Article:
You never really know where you're going to find a franchise centerpiece -- or even the game's best player.
Five center fielders already had been taken in the first round of the 2009 Draft when the Angels selected Mike Trout of Millville (N.J.) Senior High School with the 25th overall pick.
The Rockies also got lucky. Six left-side infielders were gone when Colorado, with the 59th overall choice in the second round, tabbed Nolan Arenado of El Toro High School in Lake Forest, Calif. The Rockies' first-round pick (No. 11 overall) had been lefty Tyler Matzek of Capistrano Valley High in nearby Mission Viejo.
Drafting amateur baseball talent is an inexact science. For every hit, there is a swing-and-miss.
Over a five-year period starting in 2008, 53 percent of the 265 players chosen in the first round have made it to the Major Leagues. Of the 141 who have reached The Show, 25 -- 9.4 percent -- have a 5 or higher Wins Above Replacement, according to Baseball-Reference.com. Only 12 (4.5 percent) are in double figures.
Getting there is difficult. Staying there and producing consistently are even more challenging.
As great as that haul was -- few in the 50-year history of the Draft measure up to it -- even Angels fans can lament the local kid who got away. Arenado grew up a few miles down Interstate 5 from Angel Stadium.
A game rich in young talent has a band of youthful third basemen calling to mind the images of George Brett, Mike Schmidt, Brooks Robinson and Adrian Beltre.
Arenado didn't have the advance billing, but he is right up there with the Orioles' Manny Machado (No. 3 overall pick in 2010) and the Cubs' Kris Bryant (No. 2 overall, 2013) as emerging superstars at the position.
Arenado, who turns 25 on April 16, is coming off a mammoth 2015 season that was obscured somewhat by Colorado's struggles. He led the Majors in RBIs (130) and total bases (354), assembling a .287/.323/.575 slash line while earning his third straight National League Gold Glove Award.
Showing he wasn't a full product of Coors Field's well-known advantages, Arenado had a 124 OPS-plus, producing 22 of his NL-high 42 home runs on the road.
If the Rockies' rock summons memories of a younger Beltre, it's by design.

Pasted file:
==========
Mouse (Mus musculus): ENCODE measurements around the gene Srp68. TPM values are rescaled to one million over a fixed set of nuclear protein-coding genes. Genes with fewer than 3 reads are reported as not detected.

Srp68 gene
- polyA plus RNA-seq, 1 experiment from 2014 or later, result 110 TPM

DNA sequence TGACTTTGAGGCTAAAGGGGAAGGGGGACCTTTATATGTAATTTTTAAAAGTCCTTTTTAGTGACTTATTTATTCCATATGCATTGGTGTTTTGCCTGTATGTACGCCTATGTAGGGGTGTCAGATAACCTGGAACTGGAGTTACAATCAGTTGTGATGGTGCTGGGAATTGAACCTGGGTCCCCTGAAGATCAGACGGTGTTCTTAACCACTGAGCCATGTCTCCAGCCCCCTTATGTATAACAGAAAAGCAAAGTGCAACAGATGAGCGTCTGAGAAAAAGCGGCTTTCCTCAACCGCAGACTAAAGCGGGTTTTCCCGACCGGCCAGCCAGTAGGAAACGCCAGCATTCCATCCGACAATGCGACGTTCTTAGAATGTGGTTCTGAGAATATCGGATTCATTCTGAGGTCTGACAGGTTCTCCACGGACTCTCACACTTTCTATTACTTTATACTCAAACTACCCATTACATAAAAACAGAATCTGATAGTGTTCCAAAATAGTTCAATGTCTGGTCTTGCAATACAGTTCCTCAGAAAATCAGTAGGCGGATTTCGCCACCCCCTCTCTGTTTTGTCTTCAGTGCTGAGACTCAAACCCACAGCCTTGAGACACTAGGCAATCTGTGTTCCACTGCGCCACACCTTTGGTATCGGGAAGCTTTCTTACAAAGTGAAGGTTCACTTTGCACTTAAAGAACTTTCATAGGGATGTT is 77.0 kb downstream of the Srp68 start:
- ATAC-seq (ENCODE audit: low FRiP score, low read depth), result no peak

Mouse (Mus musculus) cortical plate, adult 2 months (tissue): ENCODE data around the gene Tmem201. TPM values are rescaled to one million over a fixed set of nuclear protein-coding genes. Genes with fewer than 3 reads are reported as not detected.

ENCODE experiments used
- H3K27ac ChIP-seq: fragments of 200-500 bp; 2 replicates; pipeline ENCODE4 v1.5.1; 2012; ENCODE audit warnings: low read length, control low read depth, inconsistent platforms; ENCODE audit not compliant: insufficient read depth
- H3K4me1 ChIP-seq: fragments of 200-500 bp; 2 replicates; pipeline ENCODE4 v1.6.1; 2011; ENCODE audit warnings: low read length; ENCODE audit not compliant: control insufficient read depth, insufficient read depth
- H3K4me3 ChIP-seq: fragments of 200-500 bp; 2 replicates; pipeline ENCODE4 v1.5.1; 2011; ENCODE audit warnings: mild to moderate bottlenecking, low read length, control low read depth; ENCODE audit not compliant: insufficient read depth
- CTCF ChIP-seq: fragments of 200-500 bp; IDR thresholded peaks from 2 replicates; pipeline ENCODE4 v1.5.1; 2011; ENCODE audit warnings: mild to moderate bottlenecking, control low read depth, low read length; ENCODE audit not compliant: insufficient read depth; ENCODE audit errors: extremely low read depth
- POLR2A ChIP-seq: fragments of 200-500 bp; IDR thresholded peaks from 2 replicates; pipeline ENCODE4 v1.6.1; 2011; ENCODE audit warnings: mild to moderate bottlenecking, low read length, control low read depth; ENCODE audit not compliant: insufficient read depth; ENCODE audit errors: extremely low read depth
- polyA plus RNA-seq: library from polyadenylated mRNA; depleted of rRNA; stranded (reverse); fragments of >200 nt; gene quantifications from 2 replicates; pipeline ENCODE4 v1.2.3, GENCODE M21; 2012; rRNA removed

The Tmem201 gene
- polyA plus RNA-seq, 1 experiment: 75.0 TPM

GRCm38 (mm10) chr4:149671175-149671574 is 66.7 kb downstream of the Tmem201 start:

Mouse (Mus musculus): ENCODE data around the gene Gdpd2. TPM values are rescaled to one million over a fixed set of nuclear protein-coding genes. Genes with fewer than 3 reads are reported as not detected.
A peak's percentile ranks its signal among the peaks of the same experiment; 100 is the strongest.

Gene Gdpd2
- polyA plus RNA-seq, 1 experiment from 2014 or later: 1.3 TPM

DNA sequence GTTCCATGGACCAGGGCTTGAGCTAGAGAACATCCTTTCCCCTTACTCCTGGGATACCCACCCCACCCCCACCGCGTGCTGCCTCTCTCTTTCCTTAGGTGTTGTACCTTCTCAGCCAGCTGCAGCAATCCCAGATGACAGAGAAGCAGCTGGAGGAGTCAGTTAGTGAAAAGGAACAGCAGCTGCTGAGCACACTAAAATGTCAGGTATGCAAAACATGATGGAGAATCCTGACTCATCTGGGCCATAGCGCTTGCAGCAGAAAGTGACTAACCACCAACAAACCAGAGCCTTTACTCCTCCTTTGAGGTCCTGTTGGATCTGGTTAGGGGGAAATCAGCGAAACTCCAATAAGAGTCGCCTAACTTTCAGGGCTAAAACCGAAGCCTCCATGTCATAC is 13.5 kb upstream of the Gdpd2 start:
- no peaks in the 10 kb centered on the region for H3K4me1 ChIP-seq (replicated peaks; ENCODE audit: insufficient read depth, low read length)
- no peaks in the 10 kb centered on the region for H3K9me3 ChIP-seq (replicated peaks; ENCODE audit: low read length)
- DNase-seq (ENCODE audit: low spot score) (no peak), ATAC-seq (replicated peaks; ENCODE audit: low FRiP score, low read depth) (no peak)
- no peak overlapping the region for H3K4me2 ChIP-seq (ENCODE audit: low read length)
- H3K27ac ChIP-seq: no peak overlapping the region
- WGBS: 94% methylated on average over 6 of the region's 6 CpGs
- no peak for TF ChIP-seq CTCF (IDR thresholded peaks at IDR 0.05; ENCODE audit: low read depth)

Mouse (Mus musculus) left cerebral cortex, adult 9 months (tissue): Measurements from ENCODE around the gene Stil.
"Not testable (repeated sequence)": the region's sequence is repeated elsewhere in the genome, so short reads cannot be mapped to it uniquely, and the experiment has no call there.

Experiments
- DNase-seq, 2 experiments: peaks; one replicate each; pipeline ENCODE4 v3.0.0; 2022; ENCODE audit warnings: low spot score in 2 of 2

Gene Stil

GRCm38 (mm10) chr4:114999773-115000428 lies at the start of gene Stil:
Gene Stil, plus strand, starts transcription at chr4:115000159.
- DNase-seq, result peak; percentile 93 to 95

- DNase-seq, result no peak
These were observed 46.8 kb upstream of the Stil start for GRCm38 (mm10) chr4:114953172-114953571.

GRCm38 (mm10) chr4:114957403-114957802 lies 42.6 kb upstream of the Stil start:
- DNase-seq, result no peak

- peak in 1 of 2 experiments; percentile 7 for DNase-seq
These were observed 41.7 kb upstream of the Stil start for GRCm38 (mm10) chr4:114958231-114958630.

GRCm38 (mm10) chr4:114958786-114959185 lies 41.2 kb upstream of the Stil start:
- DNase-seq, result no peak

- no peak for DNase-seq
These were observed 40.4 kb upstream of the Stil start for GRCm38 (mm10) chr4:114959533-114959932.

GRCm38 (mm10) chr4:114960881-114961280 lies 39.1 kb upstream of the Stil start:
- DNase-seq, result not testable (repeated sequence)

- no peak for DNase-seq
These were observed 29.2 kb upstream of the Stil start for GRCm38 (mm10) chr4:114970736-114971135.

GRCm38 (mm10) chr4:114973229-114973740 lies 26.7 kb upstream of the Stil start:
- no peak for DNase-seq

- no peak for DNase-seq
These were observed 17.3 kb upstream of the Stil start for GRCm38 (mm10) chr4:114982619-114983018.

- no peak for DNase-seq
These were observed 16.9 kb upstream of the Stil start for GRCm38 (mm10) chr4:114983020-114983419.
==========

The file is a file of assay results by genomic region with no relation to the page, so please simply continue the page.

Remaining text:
During Arenado's impressionable youth, Beltre was the Dodgers' charismatic third baseman before taking his artistic game to Seattle, Boston and, now, Texas.
"I'm a huge fan of Adrian Beltre," Arenado said. "I've always looked up to him, being a third baseman. I love the way he plays the game, everything about him."
The first time he spoke with Beltre on the field, Arenado was thrilled beyond words.
"I don't think I was able to tell him how much he meant to me," Arenado said.
A quiet man around the media who comes alive behind closed clubhouse doors, Beltre has enriched every team he has graced in 18 seasons as a leader with few equals.
"One thing I can't do is hit like Adrian Beltre," Arenado said, grinning. "I don't think I'll be going down on one knee with my swing."
Born in Newport Beach, Arenado was introduced to the game by his father, Fernando, who provided him with another role model.
"My dad is from Cuba," Arenado said. "Roberto Clemente was one of his favorite players. My dad loved how he always played hard and played for his country. You hear so many great things about him, off the field and on the field, you want to be like Roberto Clemente. He set a very high standard."
Superstar shortstop Troy Tulowitzki also had a big hand in shaping Arenado before he was dealt last season to Toronto.
"[Tulowitzki] helped me in so many ways," Arenado said. "I was fortunate to play next to him and learn so much."
Respectful of the game and his good fortune, Arenado is now a terrific role model in the manner of those who helped shape him.
Lyle Spencer is a columnist for MLB.com. Follow him on Twitter @LyleMSpencer. This story was not subject to the approval of Major League Baseball or its clubs.